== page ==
• currently no regulation or code of conduct
    • Restrict data you send out
      • Don’t use the Internet
      • Be anonymous
      • Hard to do when cookies match you across many sites
        • You can install cookie blocker
    • Which networks you connect to
      • eg list of Wifi networks match you with places and people
      • Mobile network streams location data
      • location data reveals not just where you go but what stores, houses or people you are near
      • Turn off wifi, bluetooth or data when you are not using. Use VPNs
    • Law
      • Lobby and push politicians
      • Push back on comapnies
    • For technologiest
      • Collect the minimum, not the maximum

FreeIPA project update (turbo talk) – Fraser Tweedale

  • Central Identity manager
  • Ldap + Kerberos, CA, DNS, admin tools, client. Hooks into AD
  • NAnage via web or client
  • Client SSSD. Used by various distros
  • What is in the next release
    • Sub-CAs
    • Can require 2FA for important serices
    • KDC Proxy
    • Network bound encryption. ie Needs to talk to local server to unencrypt a disk
    • User Session recording

 

Minimum viable magic

Politely socially engineering IRL using sneaky magician techniques – Alexander Hogue

  • Puttign things up your sleeve is actually hard
  • Minimum viable magic
  • Miss-direct the eyes
  • Eyes only move in a straight line
  • Exploit pattern recognition
  • Exploit the spot light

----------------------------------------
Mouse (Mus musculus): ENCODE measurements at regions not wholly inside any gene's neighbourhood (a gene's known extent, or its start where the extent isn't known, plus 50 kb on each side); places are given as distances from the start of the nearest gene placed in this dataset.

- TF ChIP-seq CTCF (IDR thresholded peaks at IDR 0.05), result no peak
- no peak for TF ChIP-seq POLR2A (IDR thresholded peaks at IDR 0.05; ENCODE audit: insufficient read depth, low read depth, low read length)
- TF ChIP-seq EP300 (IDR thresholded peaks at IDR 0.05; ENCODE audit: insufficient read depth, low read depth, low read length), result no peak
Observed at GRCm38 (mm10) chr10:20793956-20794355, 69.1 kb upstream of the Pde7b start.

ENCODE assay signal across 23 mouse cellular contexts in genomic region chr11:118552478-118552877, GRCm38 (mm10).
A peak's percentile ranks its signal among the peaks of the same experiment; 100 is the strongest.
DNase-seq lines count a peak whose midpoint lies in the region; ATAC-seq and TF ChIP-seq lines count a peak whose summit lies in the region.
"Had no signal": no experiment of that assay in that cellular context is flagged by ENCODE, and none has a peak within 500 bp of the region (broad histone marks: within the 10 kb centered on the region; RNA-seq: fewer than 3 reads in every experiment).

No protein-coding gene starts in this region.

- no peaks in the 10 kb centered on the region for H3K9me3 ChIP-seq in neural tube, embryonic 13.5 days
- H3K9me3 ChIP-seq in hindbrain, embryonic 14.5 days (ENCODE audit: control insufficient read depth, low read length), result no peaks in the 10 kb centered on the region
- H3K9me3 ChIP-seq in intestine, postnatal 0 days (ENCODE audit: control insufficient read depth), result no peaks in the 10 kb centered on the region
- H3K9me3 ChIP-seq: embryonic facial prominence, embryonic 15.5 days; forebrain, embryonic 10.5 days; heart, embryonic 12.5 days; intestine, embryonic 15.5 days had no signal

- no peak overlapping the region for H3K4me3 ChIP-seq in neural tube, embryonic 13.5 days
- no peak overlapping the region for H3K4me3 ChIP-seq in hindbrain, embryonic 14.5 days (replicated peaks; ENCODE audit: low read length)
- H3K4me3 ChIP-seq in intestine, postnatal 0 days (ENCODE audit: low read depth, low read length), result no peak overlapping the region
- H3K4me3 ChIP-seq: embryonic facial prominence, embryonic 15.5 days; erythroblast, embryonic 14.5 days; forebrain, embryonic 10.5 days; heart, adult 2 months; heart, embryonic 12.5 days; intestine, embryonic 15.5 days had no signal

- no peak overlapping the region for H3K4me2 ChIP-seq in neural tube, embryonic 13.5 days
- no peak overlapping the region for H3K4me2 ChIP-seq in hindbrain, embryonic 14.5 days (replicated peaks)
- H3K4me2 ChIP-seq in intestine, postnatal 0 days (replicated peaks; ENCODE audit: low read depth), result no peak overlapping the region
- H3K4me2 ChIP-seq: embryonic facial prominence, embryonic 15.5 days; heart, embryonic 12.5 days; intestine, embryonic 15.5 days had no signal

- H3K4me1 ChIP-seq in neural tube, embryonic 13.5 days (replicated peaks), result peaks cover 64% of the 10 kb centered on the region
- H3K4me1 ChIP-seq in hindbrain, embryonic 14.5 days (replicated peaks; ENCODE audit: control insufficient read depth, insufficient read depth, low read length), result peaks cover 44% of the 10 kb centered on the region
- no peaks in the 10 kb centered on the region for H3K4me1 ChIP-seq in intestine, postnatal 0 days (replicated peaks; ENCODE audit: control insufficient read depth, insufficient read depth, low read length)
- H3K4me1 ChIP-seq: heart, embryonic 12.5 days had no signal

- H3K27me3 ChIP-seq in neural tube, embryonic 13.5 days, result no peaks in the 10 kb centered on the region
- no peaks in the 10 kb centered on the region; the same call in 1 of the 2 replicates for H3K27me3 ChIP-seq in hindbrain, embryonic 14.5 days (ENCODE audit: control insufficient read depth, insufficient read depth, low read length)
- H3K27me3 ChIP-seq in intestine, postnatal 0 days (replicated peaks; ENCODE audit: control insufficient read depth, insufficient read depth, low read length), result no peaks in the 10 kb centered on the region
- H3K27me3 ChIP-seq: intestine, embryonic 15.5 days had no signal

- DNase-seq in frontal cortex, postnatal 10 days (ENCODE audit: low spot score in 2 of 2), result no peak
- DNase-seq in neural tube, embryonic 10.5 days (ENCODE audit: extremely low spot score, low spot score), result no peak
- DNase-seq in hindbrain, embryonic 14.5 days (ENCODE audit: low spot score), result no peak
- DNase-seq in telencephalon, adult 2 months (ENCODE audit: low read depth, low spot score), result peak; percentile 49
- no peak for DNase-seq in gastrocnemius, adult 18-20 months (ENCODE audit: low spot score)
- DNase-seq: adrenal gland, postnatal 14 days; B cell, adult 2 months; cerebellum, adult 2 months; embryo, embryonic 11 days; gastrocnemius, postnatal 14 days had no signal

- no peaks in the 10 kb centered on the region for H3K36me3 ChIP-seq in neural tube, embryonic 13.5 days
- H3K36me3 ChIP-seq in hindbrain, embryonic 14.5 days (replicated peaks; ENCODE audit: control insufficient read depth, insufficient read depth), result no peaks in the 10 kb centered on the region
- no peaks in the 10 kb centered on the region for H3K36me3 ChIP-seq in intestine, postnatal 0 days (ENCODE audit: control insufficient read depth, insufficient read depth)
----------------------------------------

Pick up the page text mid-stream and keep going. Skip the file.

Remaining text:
• Your attention is a resource

Share

Categories: thinktime

Simon Lyall: Linux.conf.au 2017 – Tuesday – Session 2

Planet Linux Australia - Tue 17th Jan 2017 15:01

Stephen King’s practical advice for tech writers – Rikki Endsley

  • Example What and Whys
    • Blog post, press release, talk to managers, tell devs the process
    • 3 types of readers: Lay, Managerial, Experts
  • Resources:
    • Press: The care and Feeding of the Press – Esther Schindler
    • Documentation: RTFM? How to write a manual worth reading

 

  • “On Writing: A memoir of the craft” by Stephen King
  • Good writing requires reading
    • You need to read what others in your area or topic or competition are writing
  • Be clear on Expectations
    • See examples
    • Howto Articles by others
    • Writing an Excellent Post-Event Wrap Up report by Leslie Hawthorn
  • Writing for the Expert Audience
    • New Process for acceptance of new modules in Extras – Greg DeKoenigserg (Ansible)
    • vs Ansible Extras Modules + You – Robyn Bergeon
      • Defines audience in the intro

 

  • Invite the reader in
  • Opening Line should Invite the reader to begin the story
  • Put in an explitit outline at the start

 

  • Tell a story
  • That is the object of the exercise
  • Don’t do other stuff

 

  • Leave out the boring parts
  • Just provides links to the details
  • But sometimes if people not experts you need to provide more detail

 

  • Sample outline
    • Intro (invite reader in)
    • Brief background
    • Share the news (explain solution)
    • Conclude (include important dates)